9. WWII MemorialSex is one of the most common areas for upsetting differences to occur. Talking and listening with a heart connection during, as well as apart from the sexual experience, creates a safe place for partners to freely express themselves. Their likes, dislikes, fears, need for freedom and emotional connection, shame and fantasies can be shared in a non-judgmental atmosphere of compassion.

Heartfelt communication is loving, exciting, illuminating and satisfying. Feeling listened to and understood encourages partners to discover new things about each other. A sense of safety blossoms into a fulfilling closeness. The trust that is built allows old wounds to be healed, sexual and emotional intimacy to deepen and new possibilities to emerge. And, Viagra is never needed to keep a heart on.


What needs to happen for you to have the courage to keep your heart on related to your sexuality?

Send your comments and questions to:

Image: WWII Memorial ©Rod Pilcher


7. Sacredness C

Thomas Merton, Trappist monk and social activist, wrote in Conjectures of a Guilty Bystander, “Then it was as if I suddenly saw the secret beauty of their hearts, the person that each one is in God’s eyes. If only they could all see themselves as they really are. If only we could see each other that way all the time. There would be no more war, no more hatred, no more cruelty, no more greed.”

Compassion illuminates the sacred within us. When compassion informs our behavior, love and caring flow naturally and it is impossible to run roughshod over the sacred that lies within everything. At those times:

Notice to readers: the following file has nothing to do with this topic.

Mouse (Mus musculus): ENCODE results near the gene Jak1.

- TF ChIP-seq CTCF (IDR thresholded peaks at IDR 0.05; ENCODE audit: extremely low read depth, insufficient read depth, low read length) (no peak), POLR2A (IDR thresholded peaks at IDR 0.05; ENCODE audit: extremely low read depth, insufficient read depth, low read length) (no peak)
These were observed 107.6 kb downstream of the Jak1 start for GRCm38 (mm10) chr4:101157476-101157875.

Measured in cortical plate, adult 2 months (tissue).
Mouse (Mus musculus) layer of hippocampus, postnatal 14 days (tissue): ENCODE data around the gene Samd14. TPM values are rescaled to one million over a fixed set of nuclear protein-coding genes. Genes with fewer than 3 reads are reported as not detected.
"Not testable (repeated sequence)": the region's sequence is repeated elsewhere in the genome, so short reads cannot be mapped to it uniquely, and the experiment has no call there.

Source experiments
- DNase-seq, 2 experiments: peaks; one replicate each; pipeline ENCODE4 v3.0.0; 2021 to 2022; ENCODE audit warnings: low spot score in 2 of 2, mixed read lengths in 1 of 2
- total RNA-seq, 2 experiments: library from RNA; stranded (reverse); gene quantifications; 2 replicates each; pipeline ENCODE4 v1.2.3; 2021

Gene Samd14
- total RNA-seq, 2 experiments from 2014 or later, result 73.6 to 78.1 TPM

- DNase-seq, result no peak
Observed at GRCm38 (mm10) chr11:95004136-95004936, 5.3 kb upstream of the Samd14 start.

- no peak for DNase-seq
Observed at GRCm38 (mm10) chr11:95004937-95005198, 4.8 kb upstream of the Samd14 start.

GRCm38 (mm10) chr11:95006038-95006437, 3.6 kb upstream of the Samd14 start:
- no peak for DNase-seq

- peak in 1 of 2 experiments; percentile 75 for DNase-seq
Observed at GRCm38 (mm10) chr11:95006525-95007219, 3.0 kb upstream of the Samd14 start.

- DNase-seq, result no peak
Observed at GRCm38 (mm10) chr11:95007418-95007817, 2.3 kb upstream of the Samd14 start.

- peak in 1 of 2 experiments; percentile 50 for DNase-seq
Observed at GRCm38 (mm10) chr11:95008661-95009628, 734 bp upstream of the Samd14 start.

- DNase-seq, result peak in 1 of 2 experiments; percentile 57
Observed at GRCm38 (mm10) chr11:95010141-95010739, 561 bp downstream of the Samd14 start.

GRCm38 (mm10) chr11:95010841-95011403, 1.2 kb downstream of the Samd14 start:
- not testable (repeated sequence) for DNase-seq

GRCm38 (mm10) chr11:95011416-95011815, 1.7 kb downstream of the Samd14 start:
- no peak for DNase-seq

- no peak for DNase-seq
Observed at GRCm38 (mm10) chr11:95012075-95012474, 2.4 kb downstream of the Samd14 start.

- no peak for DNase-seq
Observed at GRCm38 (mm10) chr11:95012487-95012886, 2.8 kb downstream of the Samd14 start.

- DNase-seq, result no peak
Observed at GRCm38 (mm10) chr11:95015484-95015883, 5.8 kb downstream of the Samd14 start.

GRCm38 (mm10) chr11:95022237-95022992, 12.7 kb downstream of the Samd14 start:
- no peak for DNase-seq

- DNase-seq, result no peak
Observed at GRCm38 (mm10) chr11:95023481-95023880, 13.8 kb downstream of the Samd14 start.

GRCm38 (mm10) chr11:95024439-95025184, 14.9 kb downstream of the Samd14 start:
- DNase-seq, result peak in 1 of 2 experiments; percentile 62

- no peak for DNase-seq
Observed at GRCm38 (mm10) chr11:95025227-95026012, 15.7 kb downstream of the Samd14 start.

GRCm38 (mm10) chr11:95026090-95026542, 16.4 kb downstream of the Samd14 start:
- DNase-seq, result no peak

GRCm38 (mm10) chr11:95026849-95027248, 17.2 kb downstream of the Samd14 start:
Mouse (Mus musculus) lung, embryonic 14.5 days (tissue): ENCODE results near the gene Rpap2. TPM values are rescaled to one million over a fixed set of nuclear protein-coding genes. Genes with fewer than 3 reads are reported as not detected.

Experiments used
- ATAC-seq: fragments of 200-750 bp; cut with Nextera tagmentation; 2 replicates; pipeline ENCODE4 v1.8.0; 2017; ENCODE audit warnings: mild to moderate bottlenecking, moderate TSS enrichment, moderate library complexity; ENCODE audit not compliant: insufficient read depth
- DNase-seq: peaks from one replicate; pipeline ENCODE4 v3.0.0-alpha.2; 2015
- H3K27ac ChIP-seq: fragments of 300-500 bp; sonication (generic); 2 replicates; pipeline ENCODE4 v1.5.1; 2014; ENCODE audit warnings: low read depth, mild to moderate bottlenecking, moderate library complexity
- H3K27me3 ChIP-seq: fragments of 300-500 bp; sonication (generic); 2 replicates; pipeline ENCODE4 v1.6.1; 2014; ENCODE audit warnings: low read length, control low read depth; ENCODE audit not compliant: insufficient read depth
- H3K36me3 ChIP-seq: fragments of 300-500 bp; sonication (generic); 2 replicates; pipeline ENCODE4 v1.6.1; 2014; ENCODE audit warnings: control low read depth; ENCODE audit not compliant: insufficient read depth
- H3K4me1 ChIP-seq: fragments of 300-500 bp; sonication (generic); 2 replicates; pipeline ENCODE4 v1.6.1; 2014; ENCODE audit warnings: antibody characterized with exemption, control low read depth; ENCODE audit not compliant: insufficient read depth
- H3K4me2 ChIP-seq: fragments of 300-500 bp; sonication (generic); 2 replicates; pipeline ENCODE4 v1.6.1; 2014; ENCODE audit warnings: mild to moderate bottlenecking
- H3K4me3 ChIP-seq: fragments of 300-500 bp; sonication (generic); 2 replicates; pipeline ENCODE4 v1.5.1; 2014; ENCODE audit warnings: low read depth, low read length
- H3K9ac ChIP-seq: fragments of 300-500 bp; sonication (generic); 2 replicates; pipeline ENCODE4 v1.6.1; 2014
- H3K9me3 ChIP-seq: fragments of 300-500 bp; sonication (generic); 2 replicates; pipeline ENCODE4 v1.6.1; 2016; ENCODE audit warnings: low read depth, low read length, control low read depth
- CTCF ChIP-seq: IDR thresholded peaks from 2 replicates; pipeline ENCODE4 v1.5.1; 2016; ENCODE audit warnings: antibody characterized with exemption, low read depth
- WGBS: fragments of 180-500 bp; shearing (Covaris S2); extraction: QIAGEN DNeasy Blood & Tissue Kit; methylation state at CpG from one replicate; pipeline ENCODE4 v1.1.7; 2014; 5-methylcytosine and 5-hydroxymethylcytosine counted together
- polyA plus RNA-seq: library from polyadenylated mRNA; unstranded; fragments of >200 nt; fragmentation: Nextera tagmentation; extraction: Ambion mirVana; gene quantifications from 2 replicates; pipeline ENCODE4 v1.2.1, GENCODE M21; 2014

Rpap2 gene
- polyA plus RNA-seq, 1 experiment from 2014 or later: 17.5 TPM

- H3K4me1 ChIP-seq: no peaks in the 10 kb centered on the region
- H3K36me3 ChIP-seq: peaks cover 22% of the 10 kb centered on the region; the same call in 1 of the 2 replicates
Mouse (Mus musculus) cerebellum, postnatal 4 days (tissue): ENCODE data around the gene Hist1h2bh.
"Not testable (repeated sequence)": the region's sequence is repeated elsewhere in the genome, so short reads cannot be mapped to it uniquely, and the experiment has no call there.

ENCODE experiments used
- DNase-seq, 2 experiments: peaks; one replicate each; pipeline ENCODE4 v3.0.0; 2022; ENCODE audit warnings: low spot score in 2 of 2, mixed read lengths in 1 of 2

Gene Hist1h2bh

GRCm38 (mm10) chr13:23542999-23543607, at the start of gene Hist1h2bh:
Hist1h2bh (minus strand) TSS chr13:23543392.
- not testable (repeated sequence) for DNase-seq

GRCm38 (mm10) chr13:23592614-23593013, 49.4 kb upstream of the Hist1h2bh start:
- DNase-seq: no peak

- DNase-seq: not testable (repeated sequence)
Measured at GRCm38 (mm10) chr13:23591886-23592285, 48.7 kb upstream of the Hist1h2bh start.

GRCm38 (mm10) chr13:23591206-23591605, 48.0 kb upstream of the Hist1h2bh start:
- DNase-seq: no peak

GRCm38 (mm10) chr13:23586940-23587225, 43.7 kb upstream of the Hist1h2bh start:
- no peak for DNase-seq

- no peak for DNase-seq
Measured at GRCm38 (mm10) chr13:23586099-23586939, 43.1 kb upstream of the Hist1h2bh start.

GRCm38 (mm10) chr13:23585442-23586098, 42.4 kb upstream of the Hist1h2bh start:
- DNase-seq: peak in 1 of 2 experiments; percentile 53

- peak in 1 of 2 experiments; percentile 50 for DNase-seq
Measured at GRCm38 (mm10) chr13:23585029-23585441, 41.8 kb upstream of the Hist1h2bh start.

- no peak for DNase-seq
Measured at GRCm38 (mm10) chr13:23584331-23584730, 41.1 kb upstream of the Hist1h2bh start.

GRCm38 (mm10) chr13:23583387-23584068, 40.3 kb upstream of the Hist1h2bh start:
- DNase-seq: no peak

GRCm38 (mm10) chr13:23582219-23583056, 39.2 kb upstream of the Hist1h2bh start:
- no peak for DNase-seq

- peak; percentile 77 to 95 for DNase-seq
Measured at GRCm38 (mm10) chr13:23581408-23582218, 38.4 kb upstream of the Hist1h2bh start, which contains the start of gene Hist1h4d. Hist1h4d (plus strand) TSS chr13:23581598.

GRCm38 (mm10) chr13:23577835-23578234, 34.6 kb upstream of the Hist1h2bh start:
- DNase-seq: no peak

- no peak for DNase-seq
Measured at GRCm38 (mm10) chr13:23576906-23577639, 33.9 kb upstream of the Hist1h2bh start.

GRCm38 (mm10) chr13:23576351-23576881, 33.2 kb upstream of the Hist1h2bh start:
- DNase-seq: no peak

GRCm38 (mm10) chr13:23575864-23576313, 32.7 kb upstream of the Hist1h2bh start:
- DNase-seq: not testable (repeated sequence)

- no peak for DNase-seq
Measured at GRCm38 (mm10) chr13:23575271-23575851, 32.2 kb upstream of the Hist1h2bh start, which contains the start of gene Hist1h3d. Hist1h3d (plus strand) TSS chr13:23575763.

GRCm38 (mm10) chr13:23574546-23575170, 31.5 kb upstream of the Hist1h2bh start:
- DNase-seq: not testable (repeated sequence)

• Touch cannot be inappropriately sexual or harmful;
  • Productivity cannot mistreat others or the environment;
  • Feelings and behaviors cannot be criticized or repressed;
  • Play cannot be a win-lose contest; and
  • Learning cannot be blocked.


What would it mean for you to know the depth of beauty in your heart and in the essence of every other person?

Think of times such as in those above when the sacredness of yourself and others was present, and other times when that truth was forgotten.

Send your comments and questions to:

Image: ©Carl Studna



4. Compassion RBCompassion is viscerally feeling empathy in all feeling states. (Although compassion has been commonly defined as “to suffer with,” passion comes from the Latin word that means, “to feel,” and the prefix “com” means “with.”)

In Meeting Jesus Again For The First Time, Marcus J. Borg, former Hundere Distinguished Professor of Religion and Culture at Oregon State University writes, “For Jesus, compassion was the central quality of God and the central moral quality of a life centered in God.”

But, as Parker Palmer world-renowned author and educator writes in To Know as We Are Known, “From our educated people platform we observe, analyze and assess, for that is how we have been taught to know. This means that virtues like compassion are educated away.”


What have your experiences with compassion meant in your life and why is it important?
How does Professor Borg’s statement inform and/or reform your spiritual and religious thinking?

Send your comments and questions to:

Image: All Paths Lead To The Climb by ©Rich Berrett



Post 3 HeartfeltAlthough all feelings are natural, heartfelt feelings are polar opposites of feelings that occur when a heart connection is lost. I chose the image for this post as the cover for Becoming Your Own Hero because it so magically represents that unique and special place that sets apart a connection to the heart from all other moments.

Heartfelt feelings such as love, joy, forgiveness, ecstasy and compassion are warm, tender and sensual. Heartless feelings such as blaming anger, disdain and jealousy are cold, hard and harsh.

Heartfelt responses always contain compassion and openness to learning. Compassion will not allow us to disrespect ourselves or compromise another person’s integrity. An openness to learning, particularly about the fears and beliefs that disconnect us from our hearts, leads to living heart-connected more of the time and thereby transforming into a more authentic and powerful person.

For a more complete list of heartfelt and heartless feelings and behaviors click here.


How does thinking of feelings as being either heartfelt or heartless fit into your beliefs about feelings?

Send your comments and questions to: